A NeoPixel-Based Badge for Pride!

LGBT Rainbow Pride Flag

June is LGBTQ Pride Month. Celebrate your pride with this fun, animated piece of electronic jewelry!

I Don’t Want to Read All This Stuff, I Just Want to Use the Thing!

If you just want to build one of these and run it, here’s the quickstart:

  1. Get all the parts in the parts list.
  2. Stack the NeoPixel Featherwing and the Feather M0 Express.
  3. Download the code. Copy the code file fw_neopixel_pride.py to the Feather, and rename it code.py.
  4. Power up your Feather and go to the races.

If you want to know the process I followed to design this project and how the code works, read on.

Design

This was a pretty simple project to design - the hardware is dead simple, and the hardest parts were the construction and coding. Still, I’ll talk through the design process and why I made the decisions I did.

Project Goals

These were my conceptions of what I wanted to create:

  • I wanted something to display various Pride flags in a bright, visually compelling way.
  • I wanted it to be simple enough to construct that I could make several of them for friends.
  • I wanted something compact enough that I could make it into a piece of jewelry.
  • It needed to be battery powered, so I can wear it to Pride.

These became my project goals.

Design Decisions

In the course of designing the project, I had to make a couple of key design decisions:

  • Development Platform Honestly, the decision of what platform I wanted to use was probably the easiest one of the project. I’m pretty much doing all of my projects today with Circuit Python-capable hardware, so that’s what I picked here.
  • Microcontroller The Adafruit Feather M0 Express is frankly overkill for this project. I could get by with a much less expensive microcontroller here. The feather has the advantage, however, of stacking directly onto Adafruit’s FeatherWing accessories, which makes the assembly a whole lot easier. Plus, I already had a couple of them in my parts bin.
  • Display I thought about using an LCD or OLED for this project, but my city’s Pride festival will be outdoors in a bright sunny plaza, and I didn’t think those would be visible enough. I settled on the NeoPixel FeatherWing, a 4x8 grid of 5050 RGB LEDs with a one-wire driver interface. Bright, easy to work with, and — again — already assembled, so the work was easy.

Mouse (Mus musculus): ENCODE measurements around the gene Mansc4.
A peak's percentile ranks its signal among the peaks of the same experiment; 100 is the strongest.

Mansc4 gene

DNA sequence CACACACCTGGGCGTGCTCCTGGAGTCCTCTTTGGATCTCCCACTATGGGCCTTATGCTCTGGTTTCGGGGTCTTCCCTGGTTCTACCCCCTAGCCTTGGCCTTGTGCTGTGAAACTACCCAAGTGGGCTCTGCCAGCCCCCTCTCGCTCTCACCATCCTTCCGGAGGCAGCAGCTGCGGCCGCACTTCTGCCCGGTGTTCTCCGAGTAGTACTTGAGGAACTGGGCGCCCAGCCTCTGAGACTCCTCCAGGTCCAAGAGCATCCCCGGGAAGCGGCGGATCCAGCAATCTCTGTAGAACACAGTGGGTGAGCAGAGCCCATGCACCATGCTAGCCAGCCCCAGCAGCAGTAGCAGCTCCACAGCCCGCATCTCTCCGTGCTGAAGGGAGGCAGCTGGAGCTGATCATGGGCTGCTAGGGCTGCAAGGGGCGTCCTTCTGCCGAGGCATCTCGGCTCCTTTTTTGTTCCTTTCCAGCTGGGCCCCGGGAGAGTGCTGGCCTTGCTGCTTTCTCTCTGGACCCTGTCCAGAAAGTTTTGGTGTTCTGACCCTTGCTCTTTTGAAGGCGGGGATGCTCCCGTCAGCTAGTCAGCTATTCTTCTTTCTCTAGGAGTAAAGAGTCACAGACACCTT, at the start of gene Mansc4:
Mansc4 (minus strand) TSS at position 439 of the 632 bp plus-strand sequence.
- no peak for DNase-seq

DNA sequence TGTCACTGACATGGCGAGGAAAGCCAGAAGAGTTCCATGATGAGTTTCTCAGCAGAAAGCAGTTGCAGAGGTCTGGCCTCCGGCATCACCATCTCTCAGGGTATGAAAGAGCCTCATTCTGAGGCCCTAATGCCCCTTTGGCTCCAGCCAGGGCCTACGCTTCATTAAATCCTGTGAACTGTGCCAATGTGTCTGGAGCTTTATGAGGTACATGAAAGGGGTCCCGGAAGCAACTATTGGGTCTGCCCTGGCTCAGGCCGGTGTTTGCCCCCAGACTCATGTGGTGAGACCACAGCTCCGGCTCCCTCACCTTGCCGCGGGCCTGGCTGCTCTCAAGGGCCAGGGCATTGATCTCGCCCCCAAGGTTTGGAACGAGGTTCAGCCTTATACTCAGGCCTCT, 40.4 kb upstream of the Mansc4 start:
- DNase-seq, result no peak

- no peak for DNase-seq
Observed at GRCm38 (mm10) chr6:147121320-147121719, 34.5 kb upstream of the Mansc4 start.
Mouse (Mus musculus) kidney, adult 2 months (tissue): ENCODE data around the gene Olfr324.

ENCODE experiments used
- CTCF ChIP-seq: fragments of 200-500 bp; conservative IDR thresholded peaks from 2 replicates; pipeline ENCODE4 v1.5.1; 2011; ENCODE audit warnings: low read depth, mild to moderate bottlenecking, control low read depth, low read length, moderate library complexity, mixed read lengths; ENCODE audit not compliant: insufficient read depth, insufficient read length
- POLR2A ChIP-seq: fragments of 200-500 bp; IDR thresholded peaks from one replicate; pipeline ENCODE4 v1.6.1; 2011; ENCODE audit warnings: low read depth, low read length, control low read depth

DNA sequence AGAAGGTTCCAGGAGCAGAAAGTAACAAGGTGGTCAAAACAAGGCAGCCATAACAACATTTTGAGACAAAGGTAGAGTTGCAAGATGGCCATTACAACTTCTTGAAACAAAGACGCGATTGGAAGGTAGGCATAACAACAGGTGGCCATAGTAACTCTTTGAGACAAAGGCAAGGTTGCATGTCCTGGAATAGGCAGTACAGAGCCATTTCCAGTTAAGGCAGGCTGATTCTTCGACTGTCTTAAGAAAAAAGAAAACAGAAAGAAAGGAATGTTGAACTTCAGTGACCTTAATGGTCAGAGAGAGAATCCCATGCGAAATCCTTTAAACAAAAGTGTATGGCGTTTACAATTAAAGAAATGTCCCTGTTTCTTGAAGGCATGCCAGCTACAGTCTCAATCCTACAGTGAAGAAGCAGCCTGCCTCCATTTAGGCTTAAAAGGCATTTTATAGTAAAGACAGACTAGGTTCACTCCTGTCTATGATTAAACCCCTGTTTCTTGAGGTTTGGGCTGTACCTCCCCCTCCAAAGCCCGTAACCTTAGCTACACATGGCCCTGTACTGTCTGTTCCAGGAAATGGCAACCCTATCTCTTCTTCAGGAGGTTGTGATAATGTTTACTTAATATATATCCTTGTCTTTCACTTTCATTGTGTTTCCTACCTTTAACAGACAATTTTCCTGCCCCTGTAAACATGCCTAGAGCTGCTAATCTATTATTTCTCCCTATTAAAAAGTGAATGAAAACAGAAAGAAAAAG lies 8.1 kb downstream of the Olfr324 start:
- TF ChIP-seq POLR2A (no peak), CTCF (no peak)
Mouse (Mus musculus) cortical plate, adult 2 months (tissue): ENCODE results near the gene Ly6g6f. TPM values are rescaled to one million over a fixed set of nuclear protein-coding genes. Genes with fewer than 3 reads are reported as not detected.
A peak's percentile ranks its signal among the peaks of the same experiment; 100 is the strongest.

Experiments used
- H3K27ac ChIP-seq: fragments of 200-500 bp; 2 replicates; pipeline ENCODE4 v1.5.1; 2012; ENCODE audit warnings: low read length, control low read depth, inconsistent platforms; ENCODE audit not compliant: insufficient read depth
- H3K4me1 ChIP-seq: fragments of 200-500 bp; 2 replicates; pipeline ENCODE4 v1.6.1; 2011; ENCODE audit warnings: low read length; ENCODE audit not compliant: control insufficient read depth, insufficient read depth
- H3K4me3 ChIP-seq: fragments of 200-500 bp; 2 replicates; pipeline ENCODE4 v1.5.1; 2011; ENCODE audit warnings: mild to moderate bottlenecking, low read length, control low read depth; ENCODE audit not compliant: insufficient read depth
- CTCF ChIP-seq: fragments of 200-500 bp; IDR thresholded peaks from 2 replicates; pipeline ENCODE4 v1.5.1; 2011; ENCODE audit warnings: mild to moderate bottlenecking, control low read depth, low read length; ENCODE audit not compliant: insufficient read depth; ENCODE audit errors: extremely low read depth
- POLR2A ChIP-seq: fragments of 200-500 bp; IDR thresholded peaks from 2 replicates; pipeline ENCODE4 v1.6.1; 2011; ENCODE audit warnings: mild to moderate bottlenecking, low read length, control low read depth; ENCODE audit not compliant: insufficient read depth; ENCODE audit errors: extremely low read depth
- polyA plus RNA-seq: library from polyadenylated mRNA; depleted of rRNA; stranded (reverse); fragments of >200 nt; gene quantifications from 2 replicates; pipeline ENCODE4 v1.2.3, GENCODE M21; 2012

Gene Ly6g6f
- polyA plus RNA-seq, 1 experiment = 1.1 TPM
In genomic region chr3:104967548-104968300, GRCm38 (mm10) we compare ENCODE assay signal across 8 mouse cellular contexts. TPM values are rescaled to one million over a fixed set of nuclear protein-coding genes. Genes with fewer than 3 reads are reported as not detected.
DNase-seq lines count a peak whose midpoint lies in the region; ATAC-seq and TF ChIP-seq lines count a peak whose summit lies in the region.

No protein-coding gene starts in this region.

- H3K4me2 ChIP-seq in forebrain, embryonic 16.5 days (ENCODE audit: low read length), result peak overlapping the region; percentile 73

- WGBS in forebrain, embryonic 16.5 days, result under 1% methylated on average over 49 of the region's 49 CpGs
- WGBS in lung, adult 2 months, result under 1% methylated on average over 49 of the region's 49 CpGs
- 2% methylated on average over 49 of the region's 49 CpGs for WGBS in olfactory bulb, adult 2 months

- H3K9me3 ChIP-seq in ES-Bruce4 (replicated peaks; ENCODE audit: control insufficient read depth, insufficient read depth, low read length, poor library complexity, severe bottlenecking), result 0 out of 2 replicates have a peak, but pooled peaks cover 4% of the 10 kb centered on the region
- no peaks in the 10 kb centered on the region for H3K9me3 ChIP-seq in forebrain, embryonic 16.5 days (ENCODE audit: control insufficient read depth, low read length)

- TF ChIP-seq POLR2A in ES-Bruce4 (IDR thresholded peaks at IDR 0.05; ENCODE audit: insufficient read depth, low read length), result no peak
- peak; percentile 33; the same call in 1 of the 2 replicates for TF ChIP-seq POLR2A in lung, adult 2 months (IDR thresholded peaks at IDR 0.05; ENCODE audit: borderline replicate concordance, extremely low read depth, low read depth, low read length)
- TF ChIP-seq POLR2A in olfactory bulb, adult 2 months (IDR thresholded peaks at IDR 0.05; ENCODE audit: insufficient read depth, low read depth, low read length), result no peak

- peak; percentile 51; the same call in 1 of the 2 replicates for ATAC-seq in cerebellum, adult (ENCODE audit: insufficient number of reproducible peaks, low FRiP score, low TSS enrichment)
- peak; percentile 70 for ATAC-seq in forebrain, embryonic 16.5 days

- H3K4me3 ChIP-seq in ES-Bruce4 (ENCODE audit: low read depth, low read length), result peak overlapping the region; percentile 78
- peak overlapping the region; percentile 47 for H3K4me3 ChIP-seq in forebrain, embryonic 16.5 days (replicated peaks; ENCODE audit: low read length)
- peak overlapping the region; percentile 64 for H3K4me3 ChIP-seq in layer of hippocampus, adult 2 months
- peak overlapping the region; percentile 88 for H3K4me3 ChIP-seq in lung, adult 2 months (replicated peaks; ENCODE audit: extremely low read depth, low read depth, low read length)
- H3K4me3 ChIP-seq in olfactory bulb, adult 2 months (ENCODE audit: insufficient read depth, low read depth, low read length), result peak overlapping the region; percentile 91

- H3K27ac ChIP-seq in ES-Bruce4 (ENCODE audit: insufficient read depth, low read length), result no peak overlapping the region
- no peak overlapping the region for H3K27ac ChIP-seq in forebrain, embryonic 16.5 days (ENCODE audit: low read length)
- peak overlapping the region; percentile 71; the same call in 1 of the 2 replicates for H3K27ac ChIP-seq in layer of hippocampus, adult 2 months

If You’re Not Using a Feather

If you want to use something other than one of the Feather M0/M4 Express (like a Trinket M0 Express for this build, you can still use the Adafruit NeoPixel Featherwing. You just have to manually make the necessary connections, rather than using the stackable headers. On the Featherwing board, you’ll need to connect:

Featherwing Pinout

Pin Color Connected To
VBAT Red +3.3V DC
#6 Green An available digital input on the microcontroller
GND Blue Ground

You’ll also need to adjust the setting of neopixel_pin in the code to the correct pin number.

Parts List

The following components are needed to build this project:

The following additional parts are optional but recommended:

  • 1 - SPDT power switch (such as this one from Adafruit)
  • 1 - JST extension cable (such as this one). We’ll cut it apart to add a power switch to the circuit.
  • 4 - skinny zip ties (such as these)
  • Pin backs, chain, or other fasteners to wear your badge/pendant/etc.

Construction

The construction part of this project is pretty straightforward. In fact, the hardest part is probably figuring out how you want to attach the badge to your clothing. Let’s get started!

Hardware

Using the Featherwing form factor, with its stackable pin headers, makes the construction part of this project suuuuuuper easy. Here are the steps:

Solder the female stackable headers to the Feather. These go on the top side of the board (the side with the USB port). I like to set the headers into their holes, and then carefully turn the board upside down. Solder the end pins on each header to hold everything together, and then go back and solder the rest of the pins.

Soldering the headers onto the Feather

Solder the male stackable headers to the Featherwing. The short side of the header comes up through the board from the bottom, and then is soldered on the LED side of the board. The long pins protrude down to mate with the Feather underneath it. I like to set the long end of the pin headers into a solderless breadboard, then lay the Featherwing on top of it. This helps keep the pins aligned and parallel while you’re soldering.

Soldering the FeatherWing

Stack the Featherwing and Feather. Gently squeeze to seat the pins into the connectors on the microcontroller board.

Stacking the boards